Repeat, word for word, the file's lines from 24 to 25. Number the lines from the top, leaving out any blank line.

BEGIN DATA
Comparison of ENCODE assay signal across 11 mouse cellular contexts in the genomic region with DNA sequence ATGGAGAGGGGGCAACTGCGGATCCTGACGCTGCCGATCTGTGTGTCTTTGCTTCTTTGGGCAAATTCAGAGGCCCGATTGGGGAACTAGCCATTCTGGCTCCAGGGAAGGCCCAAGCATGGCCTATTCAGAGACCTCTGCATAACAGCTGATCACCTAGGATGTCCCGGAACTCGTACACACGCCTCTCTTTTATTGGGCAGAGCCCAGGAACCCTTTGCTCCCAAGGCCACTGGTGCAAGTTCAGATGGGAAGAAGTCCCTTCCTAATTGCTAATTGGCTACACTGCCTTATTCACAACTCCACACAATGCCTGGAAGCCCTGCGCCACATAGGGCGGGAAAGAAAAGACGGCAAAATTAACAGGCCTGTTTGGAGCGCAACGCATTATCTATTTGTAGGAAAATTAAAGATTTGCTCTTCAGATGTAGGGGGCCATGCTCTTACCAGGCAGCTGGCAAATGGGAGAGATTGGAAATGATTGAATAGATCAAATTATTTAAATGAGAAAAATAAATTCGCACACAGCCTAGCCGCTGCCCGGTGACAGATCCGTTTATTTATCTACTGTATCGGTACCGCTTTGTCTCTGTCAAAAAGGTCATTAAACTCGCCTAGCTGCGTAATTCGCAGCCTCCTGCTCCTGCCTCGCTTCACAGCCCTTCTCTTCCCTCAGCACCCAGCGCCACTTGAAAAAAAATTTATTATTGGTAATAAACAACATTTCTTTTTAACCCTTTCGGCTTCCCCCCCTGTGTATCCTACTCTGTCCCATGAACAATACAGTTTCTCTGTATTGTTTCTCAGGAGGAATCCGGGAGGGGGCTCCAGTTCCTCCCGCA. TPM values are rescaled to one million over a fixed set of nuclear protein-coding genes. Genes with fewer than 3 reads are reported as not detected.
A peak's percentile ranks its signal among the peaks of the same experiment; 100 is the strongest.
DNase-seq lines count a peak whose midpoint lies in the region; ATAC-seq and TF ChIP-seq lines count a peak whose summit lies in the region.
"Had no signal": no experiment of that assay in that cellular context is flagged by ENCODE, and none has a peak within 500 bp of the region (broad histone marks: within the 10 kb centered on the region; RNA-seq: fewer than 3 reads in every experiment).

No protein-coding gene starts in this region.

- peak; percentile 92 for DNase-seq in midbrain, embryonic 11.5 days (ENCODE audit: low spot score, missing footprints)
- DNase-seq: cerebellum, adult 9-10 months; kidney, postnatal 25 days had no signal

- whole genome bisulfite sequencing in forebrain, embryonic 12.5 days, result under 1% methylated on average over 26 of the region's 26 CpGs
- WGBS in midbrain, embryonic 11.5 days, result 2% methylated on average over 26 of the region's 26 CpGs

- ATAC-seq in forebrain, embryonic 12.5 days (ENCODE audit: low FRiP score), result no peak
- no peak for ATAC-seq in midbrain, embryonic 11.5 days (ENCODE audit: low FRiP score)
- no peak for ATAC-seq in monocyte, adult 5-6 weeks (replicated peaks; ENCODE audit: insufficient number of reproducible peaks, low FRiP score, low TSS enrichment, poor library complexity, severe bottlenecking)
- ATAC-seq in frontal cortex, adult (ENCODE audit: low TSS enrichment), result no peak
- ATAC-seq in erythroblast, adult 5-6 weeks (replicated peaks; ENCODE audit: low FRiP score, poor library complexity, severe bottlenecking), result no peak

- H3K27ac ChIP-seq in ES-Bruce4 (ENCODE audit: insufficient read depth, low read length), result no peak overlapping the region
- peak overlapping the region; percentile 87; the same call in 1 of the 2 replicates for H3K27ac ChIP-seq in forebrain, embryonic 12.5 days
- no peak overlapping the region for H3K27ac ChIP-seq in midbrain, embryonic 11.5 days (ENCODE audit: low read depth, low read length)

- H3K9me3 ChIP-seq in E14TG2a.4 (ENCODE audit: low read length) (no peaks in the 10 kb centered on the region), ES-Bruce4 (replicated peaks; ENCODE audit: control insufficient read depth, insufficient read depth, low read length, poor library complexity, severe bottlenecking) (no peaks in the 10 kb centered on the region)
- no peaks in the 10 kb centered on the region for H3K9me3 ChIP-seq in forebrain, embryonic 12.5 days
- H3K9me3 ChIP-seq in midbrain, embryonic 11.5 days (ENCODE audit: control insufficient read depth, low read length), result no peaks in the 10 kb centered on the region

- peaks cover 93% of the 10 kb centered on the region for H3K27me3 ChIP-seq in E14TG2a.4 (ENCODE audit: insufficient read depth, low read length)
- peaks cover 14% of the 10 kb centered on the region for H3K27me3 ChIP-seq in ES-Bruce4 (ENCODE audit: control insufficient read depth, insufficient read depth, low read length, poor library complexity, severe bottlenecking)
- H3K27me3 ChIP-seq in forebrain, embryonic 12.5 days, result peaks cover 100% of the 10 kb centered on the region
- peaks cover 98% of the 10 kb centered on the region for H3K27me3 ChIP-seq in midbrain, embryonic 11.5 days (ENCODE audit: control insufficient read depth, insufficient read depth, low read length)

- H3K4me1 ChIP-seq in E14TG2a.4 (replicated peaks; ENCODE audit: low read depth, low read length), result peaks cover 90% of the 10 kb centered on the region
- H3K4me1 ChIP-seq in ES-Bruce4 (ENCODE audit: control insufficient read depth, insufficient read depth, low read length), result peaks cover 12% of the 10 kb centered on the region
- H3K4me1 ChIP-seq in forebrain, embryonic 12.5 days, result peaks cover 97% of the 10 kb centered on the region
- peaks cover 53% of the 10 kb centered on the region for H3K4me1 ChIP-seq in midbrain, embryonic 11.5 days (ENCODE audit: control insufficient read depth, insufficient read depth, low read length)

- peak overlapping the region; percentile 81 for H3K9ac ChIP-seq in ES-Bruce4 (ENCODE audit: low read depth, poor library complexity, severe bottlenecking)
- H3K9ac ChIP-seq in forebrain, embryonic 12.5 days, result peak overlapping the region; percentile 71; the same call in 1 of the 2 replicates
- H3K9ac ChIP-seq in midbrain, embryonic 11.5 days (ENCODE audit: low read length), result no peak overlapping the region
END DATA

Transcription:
- peaks cover 98% of the 10 kb centered on the region for H3K27me3 ChIP-seq in midbrain, embryonic 11.5 days (ENCODE audit: control insufficient read depth, insufficient read depth, low read length)

- H3K4me1 ChIP-seq in E14TG2a.4 (replicated peaks; ENCODE audit: low read depth, low read length), result peaks cover 90% of the 10 kb centered on the region